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Alzheimer's: dealing with daily challenges



People who have Alzheimer's disease often need help in coping with everyday activities such as bathing, dressing, eating and bathing. If your loved ones need this kind of care, balance the loss of privacy and independence with gentleness and tact.

Baden

Bathing can be a confusing experience for a person with Alzheimer's disease. A routine can help. Keep these tips in mind:

  • Get comfortable. Make sure that the bathroom is warm and well lit. Keep towels handy. Play soft music if this seems to help promote relaxation.
  • Maintain privacy. If your loved one is aware of being naked, put a towel over your shoulders or lap. Use a sponge or washcloth to clean the cloth. Ask him or her to help as much as possible.
  • Help your loved one to be in control. Explain each step of the bath as you go.
  • Alternative showers or showers and sponge baths. A full bath or a shower twice or three times a week is probably sufficient. Between full baths or showers, sponges bathe the face, hands, feet, armpits and genitals of your loved one. It may also be easier to wash the person's hair in the sink than in the shower or bath.
  • Never leave a confused or frail person alone while bathing. Have your supplies ready.

Dressing

19659015] The physical and mental disability of Alzheimer's can make dressing a frustrating experience. Here are some pointers that help the relative maintain his or her appearance:

  • Indicate direction. Lay out the garments in the order in which they are to be put on, or give the garments one at a time for simple dressing instructions.
  • Limit the selection. Put some clothes in another room. Too many decisions can make decision-making difficult.
  • Consider the likes and dislikes of your loved one. Do not consider whether your loved one does not want to wear a particular garment or repeatedly chooses the same garment. Consider buying a few pairs of the same outfit instead.
  • Make it easy. You can replace shoelaces, buttons and buckles with fabric tape or large zippers.

Food

A person who might not remember Alzheimer's when he last ate – or why it's important to eat. To mitigate the challenges of eating:

  • Eat regularly. Do not rely on relatives to ask for food. They may not respond to hunger or thirst.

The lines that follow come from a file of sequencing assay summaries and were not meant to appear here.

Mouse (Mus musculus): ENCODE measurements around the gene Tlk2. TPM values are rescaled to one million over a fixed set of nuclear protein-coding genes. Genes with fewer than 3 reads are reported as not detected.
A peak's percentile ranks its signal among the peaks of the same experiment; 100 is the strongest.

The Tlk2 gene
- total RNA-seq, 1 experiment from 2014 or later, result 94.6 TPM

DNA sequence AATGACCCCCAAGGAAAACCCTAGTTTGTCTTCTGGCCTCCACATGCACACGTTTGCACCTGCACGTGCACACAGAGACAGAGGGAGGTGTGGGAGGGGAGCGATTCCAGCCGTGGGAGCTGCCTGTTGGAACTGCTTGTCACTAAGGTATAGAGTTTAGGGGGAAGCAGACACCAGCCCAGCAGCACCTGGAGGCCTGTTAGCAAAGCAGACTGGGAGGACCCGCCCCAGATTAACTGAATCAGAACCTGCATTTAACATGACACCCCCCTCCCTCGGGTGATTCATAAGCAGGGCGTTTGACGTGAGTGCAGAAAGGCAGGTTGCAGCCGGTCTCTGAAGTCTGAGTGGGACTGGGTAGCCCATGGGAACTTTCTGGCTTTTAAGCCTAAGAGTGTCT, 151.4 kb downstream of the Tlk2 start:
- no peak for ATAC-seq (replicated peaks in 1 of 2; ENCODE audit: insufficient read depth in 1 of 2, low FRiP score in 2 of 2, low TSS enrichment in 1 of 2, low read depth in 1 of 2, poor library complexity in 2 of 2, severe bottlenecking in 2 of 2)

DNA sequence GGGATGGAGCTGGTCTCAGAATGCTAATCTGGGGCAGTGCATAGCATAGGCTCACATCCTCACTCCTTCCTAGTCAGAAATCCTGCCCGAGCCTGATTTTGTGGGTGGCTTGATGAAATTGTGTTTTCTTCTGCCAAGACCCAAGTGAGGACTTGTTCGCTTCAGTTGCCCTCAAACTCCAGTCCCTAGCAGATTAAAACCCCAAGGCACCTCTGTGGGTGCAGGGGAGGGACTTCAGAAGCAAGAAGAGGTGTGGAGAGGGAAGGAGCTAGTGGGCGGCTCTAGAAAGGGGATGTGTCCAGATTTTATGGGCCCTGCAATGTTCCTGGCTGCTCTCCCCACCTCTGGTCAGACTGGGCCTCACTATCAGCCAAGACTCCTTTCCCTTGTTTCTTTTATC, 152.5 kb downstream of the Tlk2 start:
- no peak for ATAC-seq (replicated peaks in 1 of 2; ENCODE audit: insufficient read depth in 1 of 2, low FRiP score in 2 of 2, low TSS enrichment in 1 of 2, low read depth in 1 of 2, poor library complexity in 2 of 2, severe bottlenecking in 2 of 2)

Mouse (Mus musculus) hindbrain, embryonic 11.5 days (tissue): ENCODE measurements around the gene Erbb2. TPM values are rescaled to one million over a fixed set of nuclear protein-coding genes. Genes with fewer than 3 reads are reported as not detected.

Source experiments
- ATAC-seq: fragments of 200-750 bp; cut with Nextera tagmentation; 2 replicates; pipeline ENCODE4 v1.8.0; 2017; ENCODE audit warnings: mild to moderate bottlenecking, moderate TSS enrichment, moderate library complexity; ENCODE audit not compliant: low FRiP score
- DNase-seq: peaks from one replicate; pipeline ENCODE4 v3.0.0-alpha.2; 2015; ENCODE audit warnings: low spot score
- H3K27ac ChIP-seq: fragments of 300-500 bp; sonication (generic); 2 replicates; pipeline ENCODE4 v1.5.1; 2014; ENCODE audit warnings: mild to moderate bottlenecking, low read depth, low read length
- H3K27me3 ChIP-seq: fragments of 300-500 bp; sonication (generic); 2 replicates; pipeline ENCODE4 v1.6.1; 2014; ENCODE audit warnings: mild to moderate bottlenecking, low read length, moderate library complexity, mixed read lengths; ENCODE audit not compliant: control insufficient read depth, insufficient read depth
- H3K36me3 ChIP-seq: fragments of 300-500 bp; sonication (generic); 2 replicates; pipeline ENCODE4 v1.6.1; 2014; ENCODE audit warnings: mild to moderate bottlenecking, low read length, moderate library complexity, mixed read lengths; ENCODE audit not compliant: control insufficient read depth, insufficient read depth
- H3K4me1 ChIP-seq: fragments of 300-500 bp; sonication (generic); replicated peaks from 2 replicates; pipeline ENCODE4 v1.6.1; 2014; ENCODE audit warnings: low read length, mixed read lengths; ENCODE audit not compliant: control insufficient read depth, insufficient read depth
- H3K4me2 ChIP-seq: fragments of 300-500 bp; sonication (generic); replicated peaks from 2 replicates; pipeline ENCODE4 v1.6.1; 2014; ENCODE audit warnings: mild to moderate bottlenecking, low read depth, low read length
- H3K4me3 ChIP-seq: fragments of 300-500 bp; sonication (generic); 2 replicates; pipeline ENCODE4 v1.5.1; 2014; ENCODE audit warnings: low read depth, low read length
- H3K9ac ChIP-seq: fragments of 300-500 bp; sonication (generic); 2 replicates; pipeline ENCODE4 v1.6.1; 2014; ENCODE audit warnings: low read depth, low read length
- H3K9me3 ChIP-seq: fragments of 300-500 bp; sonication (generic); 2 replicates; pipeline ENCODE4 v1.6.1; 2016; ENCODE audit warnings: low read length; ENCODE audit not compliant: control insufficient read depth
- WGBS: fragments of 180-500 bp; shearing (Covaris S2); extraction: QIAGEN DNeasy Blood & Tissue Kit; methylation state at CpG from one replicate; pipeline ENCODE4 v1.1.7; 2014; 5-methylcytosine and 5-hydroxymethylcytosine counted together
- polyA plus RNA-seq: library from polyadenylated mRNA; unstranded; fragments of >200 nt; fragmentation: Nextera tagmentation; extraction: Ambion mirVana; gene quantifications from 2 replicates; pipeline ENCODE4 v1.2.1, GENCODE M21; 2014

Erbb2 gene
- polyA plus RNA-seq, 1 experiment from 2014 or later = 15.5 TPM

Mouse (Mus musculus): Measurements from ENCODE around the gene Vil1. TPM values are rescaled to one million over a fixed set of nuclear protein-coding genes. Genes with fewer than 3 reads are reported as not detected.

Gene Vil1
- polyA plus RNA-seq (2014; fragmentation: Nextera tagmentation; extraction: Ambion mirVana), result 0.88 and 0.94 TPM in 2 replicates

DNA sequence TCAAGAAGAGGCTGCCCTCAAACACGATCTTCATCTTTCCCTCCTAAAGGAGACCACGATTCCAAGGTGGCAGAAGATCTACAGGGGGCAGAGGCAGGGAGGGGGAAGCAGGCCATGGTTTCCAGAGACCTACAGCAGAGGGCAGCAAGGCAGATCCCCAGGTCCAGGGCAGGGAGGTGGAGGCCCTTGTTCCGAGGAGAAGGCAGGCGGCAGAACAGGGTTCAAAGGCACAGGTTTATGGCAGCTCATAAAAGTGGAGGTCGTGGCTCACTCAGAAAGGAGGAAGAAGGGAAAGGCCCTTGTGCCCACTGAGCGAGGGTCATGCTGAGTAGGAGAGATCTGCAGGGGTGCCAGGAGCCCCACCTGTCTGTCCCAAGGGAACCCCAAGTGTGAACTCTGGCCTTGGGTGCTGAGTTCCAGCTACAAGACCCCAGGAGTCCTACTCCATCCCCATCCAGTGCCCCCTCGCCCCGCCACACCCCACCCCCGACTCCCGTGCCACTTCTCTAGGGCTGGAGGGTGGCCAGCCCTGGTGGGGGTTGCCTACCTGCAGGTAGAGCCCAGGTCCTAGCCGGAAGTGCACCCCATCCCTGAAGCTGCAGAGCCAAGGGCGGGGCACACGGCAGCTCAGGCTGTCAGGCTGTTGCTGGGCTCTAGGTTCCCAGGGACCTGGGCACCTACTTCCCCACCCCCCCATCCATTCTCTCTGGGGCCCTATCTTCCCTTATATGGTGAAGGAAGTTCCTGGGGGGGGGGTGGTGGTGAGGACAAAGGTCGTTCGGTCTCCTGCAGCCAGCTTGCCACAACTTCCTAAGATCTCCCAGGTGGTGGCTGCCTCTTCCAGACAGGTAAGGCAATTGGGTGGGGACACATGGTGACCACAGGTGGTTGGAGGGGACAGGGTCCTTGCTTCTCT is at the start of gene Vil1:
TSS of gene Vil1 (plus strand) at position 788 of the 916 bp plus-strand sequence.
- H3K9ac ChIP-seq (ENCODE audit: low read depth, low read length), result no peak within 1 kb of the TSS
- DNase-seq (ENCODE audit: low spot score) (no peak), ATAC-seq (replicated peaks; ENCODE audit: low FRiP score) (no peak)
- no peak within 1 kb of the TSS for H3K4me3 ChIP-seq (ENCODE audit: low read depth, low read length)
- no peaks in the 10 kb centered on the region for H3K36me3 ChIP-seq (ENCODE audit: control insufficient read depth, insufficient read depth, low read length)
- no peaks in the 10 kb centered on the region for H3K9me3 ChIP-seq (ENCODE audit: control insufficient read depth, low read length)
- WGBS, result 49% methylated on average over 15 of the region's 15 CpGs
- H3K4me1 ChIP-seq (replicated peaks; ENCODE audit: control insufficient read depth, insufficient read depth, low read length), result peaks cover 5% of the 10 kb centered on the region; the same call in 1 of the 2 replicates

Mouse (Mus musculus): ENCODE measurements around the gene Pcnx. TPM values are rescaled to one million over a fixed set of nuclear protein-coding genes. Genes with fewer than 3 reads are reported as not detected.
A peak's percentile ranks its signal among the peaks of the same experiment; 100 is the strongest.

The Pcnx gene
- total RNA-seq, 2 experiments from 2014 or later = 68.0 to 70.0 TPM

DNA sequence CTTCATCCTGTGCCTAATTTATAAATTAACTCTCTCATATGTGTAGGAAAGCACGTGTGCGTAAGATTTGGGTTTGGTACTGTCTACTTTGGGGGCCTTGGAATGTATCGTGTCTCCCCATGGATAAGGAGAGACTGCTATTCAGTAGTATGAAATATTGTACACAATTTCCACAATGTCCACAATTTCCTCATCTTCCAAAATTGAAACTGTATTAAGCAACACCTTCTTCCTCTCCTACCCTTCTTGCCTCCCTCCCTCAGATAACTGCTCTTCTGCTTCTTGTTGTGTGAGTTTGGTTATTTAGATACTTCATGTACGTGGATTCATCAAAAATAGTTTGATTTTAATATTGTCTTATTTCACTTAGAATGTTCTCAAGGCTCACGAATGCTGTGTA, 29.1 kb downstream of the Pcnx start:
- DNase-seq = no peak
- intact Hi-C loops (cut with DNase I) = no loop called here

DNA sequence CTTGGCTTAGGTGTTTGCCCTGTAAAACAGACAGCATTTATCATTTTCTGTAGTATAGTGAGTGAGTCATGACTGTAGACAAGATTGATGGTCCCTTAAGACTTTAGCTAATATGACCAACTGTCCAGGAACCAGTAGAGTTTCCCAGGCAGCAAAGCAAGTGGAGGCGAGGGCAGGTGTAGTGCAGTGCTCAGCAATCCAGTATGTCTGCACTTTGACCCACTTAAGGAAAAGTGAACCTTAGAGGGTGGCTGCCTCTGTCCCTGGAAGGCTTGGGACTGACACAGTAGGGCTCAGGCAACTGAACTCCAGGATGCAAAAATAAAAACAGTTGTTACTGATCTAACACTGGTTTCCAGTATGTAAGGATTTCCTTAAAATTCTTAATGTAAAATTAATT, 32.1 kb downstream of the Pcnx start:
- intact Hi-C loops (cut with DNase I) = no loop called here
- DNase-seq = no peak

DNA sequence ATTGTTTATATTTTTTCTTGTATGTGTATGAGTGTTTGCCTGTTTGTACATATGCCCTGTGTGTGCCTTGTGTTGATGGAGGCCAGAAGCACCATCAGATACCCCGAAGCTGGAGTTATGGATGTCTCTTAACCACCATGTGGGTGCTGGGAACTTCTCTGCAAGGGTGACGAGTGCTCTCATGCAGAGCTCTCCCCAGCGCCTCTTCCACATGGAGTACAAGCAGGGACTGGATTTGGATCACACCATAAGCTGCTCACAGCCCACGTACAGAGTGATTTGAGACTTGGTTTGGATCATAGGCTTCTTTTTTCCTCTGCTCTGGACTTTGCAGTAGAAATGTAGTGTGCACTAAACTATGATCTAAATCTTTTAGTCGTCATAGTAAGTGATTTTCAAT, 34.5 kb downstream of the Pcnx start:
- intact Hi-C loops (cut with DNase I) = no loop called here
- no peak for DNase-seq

• Use white dishes. Simple white dishes can make it easier for your relative to distinguish food from the plate. Similarly, use square mats with a contrasting color so your family members can distinguish the plate from the table. However, stick to monochrome colors. Patterned plates, bowls and linens can be confusing.
  • Offer food 1 at a time. If your loved ones are overrun with a whole plate of food, put only one type of food on your plate at a time. You could also offer several small meals throughout the day instead of three larger ones.
  • Cut food into bite-sized portions. Fingerfoods are even easier – but avoid foods that are difficult to chew and swallow, such as nuts, popcorn, and raw carrots.
  • Limit the distractions. Turn off the TV, radio and telephone bell. Put your phone on vibration. You could also clean the table of unnecessary items.
  • Eat together. Make your meals a pleasant social event for your loved one to look forward to the experience. If necessary, provide snacks to ensure his diet.

Toileting

Problems with incontinence frequently occur in the course of Alzheimer's disease. To help your loved one maintain a sense of dignity despite the loss of control:

  • Make the bath easy to find. Write a sign on the bathroom door labeled "Toilet" or a picture of a toilet. Use night lights at night to help relatives find their way to the bathroom.
  • Watch for signs. Restlessness or pulling on clothes could mean requesting the toilet. Be aware that your loved one can use a trigger phrase or words that have nothing to do with going to the bathroom.
  • Do not wait to ask if your sweetheart asks you. Consider bringing your loved one to the bathroom on a regular basis, whether he must go or not.
  • Clothing is easy to remove. Replace zips and buttons with fabric fasteners. Choose a pair of pants with elastic waist.
  • Accidents are underway. Praise the success of toilets and offer safety when accidents happen.

Patience is the key and compassionate. If a particular approach does not work, do not be discouraged. Instead, try something new or contact groups to support ideas. With the progression of Alzheimer's disease, your understanding, flexibility and creativity will be invaluable.

Updated: 2015-02-28

Release date: 2002-12-05


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